On reading the article anent the spat between Mr Oliver and Professor Tom Devine (“Battle between TV history man and academic gets personal”, The Herald, November 9), one feels the objectivity of someone like Prof Devine has been sair missed in the making of this series. From the “Thank God for that!” final remark of Mr Oliver, it is obvious he took a personalised and partial approach to both Covenanters and Kirk.

It would have been sufficiently educational to explain – and the programme did it well – the history and Britain-wide consequences of the struggle to establish the independence of the Kirk, without resorting to puerile caricatures of a zealot, fanatical lawyer, an ancient prophet and a martyrdom-seeking minister. Yes, there were fanatics and fundamentalists. It was like that for all religions. The Scottish Enlightenment was still 100 years away, and any true historian would have based his impartial judgment in that context.

The programme was riddled with inaccuracies. For example, three times he referred to “Bluidy” Claverhouse as James Graham, when his name was John. He implied that Peden the Prophet was free as a result of leniency by Charles II, when he escaped with 66 other Covenanters from a ship taking them to slavery in the West Indies.

Oliver admitted that as many as 60% of Scotland’s population initially supported – and 60,000 signed – the Covenant, but belittled this by implying that many signed “with shaking hand” through “fear of God”. It is difficult to imagine 10,000 ordinary men, women and children walking many miles over hills to one conventicle, simply because of fear of God. For most, it was a demonstration of people power as a political means of improving their wretched lot.

Our pride as Scots stems – or should stem – from the fact that we had a Kirk which built a school in every parish, and declared all souls to be equal; and a common people who espoused this view and fought for it against the power and greed of the nobility with their dule trees and patronage which controlled their lives – and the tithes and tortures of a church which controlled their souls.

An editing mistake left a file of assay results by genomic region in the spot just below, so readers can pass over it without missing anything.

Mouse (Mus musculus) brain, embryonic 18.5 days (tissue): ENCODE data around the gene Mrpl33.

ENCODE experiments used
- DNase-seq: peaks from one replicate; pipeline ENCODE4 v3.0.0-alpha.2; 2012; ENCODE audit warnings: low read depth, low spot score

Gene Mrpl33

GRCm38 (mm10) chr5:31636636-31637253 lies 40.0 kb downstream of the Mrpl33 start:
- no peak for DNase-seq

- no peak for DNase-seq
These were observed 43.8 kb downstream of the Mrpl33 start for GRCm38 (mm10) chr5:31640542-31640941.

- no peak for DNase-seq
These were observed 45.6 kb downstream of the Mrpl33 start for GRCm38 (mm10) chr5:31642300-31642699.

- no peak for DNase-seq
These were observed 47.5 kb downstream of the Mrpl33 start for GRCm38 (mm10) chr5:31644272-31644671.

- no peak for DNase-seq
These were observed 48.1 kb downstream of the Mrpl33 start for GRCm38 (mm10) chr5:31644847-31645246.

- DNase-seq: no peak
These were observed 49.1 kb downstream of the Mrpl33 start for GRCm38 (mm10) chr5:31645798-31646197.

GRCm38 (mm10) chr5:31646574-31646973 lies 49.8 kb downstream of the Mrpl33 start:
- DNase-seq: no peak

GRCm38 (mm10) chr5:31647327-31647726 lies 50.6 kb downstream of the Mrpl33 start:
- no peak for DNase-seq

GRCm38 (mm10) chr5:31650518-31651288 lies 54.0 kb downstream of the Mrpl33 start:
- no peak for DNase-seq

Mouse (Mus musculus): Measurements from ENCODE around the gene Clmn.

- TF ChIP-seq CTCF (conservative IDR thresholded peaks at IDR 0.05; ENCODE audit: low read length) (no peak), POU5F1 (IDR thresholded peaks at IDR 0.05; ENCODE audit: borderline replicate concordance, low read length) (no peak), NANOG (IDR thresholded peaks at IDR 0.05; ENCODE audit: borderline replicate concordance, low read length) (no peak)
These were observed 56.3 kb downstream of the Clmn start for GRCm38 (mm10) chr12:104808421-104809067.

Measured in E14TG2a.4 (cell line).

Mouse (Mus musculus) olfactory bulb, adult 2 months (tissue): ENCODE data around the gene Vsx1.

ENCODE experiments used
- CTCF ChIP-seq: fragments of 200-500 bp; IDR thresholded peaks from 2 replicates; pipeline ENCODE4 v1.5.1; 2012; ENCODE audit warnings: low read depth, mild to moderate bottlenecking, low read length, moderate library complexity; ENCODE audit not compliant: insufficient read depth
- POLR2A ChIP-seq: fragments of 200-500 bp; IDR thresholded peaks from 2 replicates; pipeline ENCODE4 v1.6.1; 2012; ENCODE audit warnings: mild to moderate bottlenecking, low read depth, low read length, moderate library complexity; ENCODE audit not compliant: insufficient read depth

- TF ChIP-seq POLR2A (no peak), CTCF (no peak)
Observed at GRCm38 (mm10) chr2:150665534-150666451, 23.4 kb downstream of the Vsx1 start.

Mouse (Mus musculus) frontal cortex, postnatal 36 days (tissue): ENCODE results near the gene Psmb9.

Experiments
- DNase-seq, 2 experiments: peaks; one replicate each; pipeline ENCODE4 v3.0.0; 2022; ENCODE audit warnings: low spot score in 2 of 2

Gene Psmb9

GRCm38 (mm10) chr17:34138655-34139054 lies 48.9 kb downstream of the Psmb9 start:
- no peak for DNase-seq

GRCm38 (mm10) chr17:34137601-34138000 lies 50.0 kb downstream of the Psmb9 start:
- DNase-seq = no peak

Though Burns despised the righteous Auld Lichts, he had the intellect to acknowledge and admire the thrawn courage of the thousands of ordinary folk who endured murder, torture, maiming, execution and slavery in the pursuit of freedom, justice and equality. Pity about Mr Oliver.

Dr J A Begg, Ayr.

Airport rail link plans

As an engineer who worked in road planning, it was interesting to see the suggestion that Glasgow Airport Rail Link (Garl) be routed via the south side of the Clyde. When Strathclyde Regional Council began its investigation, one of the options was extending a then existing line to Braehead and the defunct power station.

This route would have served the Braehead centre and Renfrew, as well as the airport. However, because at the time an Act of Parliament (Paisley Confirmation Act) required the Cart to be navigable to Paisley, a high-level bridge, as the White Cart viaduct on the M8 had to be, or an opening bridge was financially unattractive compared to the current scheme. This project was attractive because it could serve Braehead as well as Renfrew. It was also challenging because of housing in Renfrew, and Renfrew Golf Club. Sadly, apart from the removed navigation restriction, all these problems, plus more, remain.

A light-rail system cannot be integrated, without a transfer, to the heavy-rail system. Were Glasgow to have a substantial existing and expanding light-rail set-up, it would be ideal.

With regard to supermarkets (“Supermarkets double in just a decade”, The Herald, November 10), drive along any new motorway and at or very near each interchange, there they will be: Waitrose at Capelrig adjacent to Junction 4 on the M77 the latest, or Morrisons off the A737 Johnstone bypass. The stores grab much of the capacity provided at new junctions to the detriment of other road users. When I had just introduced, with some reserve, a project adding capacity to a network, I was asked if I would accept a supermarket off a junction which was now no longer a delay point. Why improve the road network?

J A Taylor, Ayrshire.

A few facts from the report to Strathclyde Partnership for Transport (SPT) from its transport consultants, Faber Maunsell, may cast some light on the debate raging over the Glasgow Airport Rail Link. The report predicted a total of 550,000 air passengers and airport employees would use the airport train in 2009. The number of airport passengers was forecast to be 8,470,000 in 2009. It follows that only one in 18 passengers was predicted to use the train. This is hardly surprising, as the train will take 16 minutes to reach Central Station and passengers will wait for up to 15 minutes, whereas a car will reach most city centre destinations in a little over 10 minutes. Furthermore, for the majority of travellers, Central Station will not be their final destination.